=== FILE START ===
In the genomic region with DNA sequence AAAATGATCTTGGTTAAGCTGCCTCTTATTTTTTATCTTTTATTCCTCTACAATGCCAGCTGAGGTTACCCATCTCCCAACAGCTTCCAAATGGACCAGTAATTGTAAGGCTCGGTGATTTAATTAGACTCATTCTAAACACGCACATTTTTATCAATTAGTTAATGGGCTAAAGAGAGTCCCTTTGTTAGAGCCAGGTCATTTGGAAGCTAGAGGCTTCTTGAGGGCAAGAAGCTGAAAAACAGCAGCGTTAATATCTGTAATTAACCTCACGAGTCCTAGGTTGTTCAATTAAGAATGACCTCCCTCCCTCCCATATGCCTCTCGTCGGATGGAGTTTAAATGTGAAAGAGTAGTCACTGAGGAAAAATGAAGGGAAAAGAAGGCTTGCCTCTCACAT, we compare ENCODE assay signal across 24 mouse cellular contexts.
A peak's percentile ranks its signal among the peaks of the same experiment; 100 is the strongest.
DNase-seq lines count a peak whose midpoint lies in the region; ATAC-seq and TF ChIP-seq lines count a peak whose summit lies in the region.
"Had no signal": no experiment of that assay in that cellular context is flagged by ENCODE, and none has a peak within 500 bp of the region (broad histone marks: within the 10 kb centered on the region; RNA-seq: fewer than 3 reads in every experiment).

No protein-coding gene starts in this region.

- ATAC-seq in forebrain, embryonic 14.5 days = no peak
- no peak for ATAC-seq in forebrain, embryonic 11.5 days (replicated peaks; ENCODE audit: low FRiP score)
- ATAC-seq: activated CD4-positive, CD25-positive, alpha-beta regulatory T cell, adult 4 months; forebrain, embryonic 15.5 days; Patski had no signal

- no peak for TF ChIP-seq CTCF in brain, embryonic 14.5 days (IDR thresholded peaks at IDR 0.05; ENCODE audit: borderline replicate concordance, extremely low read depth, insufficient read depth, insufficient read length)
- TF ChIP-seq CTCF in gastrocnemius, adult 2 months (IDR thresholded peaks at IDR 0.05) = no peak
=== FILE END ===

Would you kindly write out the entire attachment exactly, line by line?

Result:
In the genomic region with DNA sequence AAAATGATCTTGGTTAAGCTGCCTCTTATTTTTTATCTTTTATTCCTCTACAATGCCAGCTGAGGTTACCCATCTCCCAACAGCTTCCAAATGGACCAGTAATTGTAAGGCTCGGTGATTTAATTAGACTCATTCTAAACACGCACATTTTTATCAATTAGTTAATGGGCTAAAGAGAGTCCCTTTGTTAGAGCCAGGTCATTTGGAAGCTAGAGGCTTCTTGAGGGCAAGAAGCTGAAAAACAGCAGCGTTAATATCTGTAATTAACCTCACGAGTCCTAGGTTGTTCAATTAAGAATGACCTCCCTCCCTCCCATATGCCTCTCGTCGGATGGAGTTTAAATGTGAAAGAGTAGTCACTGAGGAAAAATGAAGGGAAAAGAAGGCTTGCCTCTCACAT, we compare ENCODE assay signal across 24 mouse cellular contexts.
A peak's percentile ranks its signal among the peaks of the same experiment; 100 is the strongest.
DNase-seq lines count a peak whose midpoint lies in the region; ATAC-seq and TF ChIP-seq lines count a peak whose summit lies in the region.
"Had no signal": no experiment of that assay in that cellular context is flagged by ENCODE, and none has a peak within 500 bp of the region (broad histone marks: within the 10 kb centered on the region; RNA-seq: fewer than 3 reads in every experiment).

No protein-coding gene starts in this region.

- ATAC-seq in forebrain, embryonic 14.5 days = no peak
- no peak for ATAC-seq in forebrain, embryonic 11.5 days (replicated peaks; ENCODE audit: low FRiP score)
- ATAC-seq: activated CD4-positive, CD25-positive, alpha-beta regulatory T cell, adult 4 months; forebrain, embryonic 15.5 days; Patski had no signal

- no peak for TF ChIP-seq CTCF in brain, embryonic 14.5 days (IDR thresholded peaks at IDR 0.05; ENCODE audit: borderline replicate concordance, extremely low read depth, insufficient read depth, insufficient read length)
- TF ChIP-seq CTCF in gastrocnemius, adult 2 months (IDR thresholded peaks at IDR 0.05) = no peak